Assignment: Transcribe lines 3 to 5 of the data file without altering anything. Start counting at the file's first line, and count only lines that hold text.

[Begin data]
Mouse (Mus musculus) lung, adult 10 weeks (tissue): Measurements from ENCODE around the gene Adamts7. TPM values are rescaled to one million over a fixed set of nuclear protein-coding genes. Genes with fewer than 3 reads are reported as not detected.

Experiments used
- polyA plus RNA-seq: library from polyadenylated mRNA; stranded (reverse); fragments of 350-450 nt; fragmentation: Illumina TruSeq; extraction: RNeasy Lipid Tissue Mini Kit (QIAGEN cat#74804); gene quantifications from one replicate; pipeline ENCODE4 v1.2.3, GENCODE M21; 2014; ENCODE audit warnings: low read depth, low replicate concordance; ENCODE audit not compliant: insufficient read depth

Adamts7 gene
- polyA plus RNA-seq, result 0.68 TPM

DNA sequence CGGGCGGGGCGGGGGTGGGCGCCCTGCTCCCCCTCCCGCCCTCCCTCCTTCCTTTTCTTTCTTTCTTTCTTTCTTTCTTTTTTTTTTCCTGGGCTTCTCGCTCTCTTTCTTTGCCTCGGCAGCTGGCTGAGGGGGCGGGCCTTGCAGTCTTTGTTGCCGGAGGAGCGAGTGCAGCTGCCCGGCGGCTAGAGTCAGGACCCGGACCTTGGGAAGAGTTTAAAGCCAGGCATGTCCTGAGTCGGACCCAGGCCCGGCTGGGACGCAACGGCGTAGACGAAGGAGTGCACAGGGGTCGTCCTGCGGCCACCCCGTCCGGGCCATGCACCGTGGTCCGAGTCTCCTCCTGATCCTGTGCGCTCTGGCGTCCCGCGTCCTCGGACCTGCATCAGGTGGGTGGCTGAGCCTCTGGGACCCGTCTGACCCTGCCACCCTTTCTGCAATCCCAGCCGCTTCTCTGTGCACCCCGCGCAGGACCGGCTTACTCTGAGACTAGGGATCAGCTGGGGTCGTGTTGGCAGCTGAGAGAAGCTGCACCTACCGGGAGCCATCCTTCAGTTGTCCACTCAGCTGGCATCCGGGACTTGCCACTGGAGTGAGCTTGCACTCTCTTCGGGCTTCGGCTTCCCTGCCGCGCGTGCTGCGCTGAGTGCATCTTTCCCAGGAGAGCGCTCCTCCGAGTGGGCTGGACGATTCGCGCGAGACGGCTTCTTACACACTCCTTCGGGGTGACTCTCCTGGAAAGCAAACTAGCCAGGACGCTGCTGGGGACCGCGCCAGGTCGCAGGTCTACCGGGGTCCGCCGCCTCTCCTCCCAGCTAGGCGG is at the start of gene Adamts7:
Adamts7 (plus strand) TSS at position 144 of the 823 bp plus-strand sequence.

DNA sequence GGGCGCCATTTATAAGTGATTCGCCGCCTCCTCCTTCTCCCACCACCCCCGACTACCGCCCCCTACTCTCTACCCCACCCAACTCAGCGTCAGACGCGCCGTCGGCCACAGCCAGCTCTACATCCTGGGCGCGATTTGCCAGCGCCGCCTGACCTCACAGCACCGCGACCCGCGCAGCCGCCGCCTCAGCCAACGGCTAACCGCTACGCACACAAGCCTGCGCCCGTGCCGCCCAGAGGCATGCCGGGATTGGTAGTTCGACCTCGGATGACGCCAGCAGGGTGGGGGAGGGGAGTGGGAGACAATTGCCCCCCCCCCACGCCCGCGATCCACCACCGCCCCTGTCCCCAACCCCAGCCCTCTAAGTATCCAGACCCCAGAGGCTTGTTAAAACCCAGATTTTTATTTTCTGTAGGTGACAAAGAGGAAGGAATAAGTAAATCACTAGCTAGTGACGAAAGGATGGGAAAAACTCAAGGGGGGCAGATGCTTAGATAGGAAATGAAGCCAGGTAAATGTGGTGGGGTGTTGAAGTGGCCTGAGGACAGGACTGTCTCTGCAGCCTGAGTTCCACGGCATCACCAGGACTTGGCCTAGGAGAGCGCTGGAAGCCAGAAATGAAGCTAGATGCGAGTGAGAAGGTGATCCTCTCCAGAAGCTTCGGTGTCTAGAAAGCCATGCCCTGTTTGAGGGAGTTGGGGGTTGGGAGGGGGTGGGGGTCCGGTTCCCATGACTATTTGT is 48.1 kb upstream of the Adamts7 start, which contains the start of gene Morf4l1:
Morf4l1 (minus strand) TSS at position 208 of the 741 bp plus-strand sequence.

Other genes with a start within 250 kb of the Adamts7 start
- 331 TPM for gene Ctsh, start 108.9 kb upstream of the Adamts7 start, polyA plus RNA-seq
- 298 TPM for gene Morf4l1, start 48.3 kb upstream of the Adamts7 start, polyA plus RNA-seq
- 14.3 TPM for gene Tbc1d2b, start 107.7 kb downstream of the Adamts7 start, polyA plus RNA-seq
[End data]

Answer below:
- polyA plus RNA-seq: library from polyadenylated mRNA; stranded (reverse); fragments of 350-450 nt; fragmentation: Illumina TruSeq; extraction: RNeasy Lipid Tissue Mini Kit (QIAGEN cat#74804); gene quantifications from one replicate; pipeline ENCODE4 v1.2.3, GENCODE M21; 2014; ENCODE audit warnings: low read depth, low replicate concordance; ENCODE audit not compliant: insufficient read depth

Adamts7 gene
- polyA plus RNA-seq, result 0.68 TPM